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September 3, 2002

Humanities Forum Fall 2002 Calendar

All events are free and open to the public. For more information on Humanities Forum events call x56798.

September 23, 4 p.m.
Albin O. Kuhn Library Gallery
"Islam and Modernity: Radical versus Reformist Islam"
Center for Contemporary Arab Studies at Georgetown University

Stowasser is a highly respected scholar of Islamic religion and culture, who has conducted extensive fieldwork in the Middle East. Her book Women in the Qur'an is considered one of the most important works available on women in Islam.

Sponsors: Friends of the Albin O. Kuhn Library and Gallery; Center for the Humanities; Social Sciences Forum

September 26, 4:30 p.m.
Albin O. Kuhn Library Gallery
Panel Discussion: "Typography as Industrial Design"
Carter & Cone Design, Inc.
Robertson Professor of Media Studies, University of Virginia
Author and educator

In conjunction with the Kuhn Library Gallery exhibition, "Typographically Speaking: The Art of Matthew Carter, this panel will address typography as an industrial object, focusing on type design as a form of industrial design and typography's importance now that desktop publishing allows the layperson to experiment with the relationships that link writer, designer and reader.

Sponsors: Friends of the Albin O. Kuhn Library & Gallery, Center for the Humanities, AIGA Baltimore

October 16, 4 p.m.
Albin O. Kuhn Library Gallery
"New Wine in Old Bottles: How Our Understanding of Greek and Roman Sculpture Has Changed"
Rhys Carpenter Professor Emerita of Classical and Near Eastern Archaeology at Bryn Mawr College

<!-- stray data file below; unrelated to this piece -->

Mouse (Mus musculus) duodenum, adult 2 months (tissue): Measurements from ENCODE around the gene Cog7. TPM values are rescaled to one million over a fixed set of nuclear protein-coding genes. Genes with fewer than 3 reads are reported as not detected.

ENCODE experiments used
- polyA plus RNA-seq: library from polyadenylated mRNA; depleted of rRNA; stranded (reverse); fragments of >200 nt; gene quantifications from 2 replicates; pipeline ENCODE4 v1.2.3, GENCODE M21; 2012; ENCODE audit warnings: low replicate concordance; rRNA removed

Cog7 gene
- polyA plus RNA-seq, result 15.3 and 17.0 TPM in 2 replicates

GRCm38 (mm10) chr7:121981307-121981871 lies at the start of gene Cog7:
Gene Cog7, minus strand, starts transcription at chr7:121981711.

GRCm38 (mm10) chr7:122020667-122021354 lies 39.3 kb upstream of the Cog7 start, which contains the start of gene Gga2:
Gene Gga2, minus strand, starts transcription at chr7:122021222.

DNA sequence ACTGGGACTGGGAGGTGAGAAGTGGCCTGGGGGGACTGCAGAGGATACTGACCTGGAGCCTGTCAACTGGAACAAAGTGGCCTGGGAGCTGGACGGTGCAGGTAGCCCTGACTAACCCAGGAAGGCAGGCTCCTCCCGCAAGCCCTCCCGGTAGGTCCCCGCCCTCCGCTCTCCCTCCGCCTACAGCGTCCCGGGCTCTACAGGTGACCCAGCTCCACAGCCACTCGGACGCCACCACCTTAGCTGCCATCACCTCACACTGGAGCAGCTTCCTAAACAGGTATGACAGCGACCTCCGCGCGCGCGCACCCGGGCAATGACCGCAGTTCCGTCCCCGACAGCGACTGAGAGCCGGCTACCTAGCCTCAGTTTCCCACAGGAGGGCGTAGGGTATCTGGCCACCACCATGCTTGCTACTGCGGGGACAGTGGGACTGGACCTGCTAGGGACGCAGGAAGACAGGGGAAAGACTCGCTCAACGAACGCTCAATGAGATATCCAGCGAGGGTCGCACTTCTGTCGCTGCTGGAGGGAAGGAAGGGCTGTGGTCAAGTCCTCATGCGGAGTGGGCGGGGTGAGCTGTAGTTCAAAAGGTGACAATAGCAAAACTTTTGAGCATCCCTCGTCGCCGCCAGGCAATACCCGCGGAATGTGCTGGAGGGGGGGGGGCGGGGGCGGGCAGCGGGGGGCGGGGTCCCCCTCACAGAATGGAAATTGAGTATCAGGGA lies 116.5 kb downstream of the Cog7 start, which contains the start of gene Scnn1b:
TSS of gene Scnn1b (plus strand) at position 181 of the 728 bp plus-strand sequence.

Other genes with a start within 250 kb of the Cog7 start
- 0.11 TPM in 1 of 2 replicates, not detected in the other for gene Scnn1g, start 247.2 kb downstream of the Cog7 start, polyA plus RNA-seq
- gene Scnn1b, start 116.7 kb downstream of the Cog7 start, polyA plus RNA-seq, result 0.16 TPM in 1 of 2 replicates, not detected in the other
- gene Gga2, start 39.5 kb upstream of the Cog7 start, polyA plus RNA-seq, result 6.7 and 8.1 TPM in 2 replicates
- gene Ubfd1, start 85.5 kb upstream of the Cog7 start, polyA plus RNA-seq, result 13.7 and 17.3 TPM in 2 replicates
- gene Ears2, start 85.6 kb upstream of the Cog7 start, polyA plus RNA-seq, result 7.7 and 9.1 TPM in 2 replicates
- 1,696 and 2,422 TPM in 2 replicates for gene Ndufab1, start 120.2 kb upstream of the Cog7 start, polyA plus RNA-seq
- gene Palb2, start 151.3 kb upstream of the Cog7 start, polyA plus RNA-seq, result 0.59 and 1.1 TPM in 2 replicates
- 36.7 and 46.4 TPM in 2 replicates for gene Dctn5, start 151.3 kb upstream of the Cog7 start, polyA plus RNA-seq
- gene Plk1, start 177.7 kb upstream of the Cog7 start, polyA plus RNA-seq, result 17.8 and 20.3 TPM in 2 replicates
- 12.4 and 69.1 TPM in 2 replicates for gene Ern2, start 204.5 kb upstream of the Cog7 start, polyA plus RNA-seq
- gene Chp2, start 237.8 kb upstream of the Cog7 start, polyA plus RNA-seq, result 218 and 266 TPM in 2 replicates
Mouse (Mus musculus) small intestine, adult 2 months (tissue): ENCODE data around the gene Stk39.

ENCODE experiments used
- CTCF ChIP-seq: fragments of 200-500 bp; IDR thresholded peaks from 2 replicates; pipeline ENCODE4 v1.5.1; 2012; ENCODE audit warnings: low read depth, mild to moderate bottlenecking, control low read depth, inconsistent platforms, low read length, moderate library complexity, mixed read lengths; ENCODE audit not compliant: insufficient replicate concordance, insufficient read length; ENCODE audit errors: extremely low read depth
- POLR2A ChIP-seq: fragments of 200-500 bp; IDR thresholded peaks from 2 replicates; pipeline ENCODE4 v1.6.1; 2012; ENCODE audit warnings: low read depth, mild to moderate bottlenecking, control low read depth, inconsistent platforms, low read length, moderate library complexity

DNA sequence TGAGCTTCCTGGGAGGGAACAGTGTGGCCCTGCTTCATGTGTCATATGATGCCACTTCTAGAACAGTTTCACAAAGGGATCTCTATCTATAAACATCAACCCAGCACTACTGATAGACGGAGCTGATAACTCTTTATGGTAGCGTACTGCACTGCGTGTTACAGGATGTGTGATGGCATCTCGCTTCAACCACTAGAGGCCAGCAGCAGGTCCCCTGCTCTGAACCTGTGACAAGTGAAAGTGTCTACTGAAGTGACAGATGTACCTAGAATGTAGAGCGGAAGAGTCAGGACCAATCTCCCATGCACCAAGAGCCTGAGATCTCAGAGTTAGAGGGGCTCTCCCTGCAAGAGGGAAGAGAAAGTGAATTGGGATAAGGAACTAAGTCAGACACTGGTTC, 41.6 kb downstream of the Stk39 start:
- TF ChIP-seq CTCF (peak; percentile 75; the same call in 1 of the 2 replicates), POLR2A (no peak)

Ridgway is one of the most renowned and widely published scholars of Greek and Roman sculpture in the world. Her brilliant synthetic studies, expressed with a rare lucidity, are based on profound knowledge of both visual and literary sources.

Sponsors: Department of Ancient Studies; Center for the Humanities

November 6, 4 p.m.
Albin O. Kuhn Library Gallery
"Chinese Footbinding, Fashion and Modernity"
Professor of Chinese History, Barnard College

Some of our most cherished notions of modernity are undermined by Professor Ko's research, as she transforms our understanding of women's place in traditional Chinese culture. Her recent work has examined footbinding as a meaningful practice in the eyes of the women who underwent it.

Sponsor: Center for the Humanities

November 7, 4 p.m.
Albin O. Kuhn Library Gallery
The Webb Lecture: "How do Intellectual Historians Study Political Thought?"
Professor of History Emeritus, California State University, Northridge

A specialist in late nineteenth- and twentieth-century British intellectual history, Soffer has written in particular on the emergence in England of a distinctive revolutionary tradition in the social sciences that was seen as a prerequisite for modernity and social progress.

Sponsor: Department of History; Social Sciences Forum

November 12, 7 p.m.
University Center Ballroom
The W.E.B. DuBois Lecture
Professor of History and Africana Studies, New York University

Among Kelly's many interests are the contributions that black migrant/colonial intellectuals have made to re-thinking the modern West. His most recent book is Freedom Dreams: The Black Radical Imagination, in which he traces the dream of freedom that has dictated political action in the black community.

Sponsor: Department of Africana Studies

November 20, 4 p.m.
Albin O. Kuhn Library Gallery
"Cosmopolitan Tendencies: Modernism and Cosmopolitanism"
Associate Professor of English, UMBC

A specialist in twentieth-century narrative and cultural studies and organizer of the 10th Annual Virginia Woolf Conference at UMBC in 2000, Berman contends that much of the work of the major "modernist" writers constitutes a call for modern, cosmopolitan versions of community. She would also argue that post-modernism is actually a sub-category of modernism.

Sponsor: Center for the Humanities

Posted by dwinds1 at September 3, 2002 12:00 AM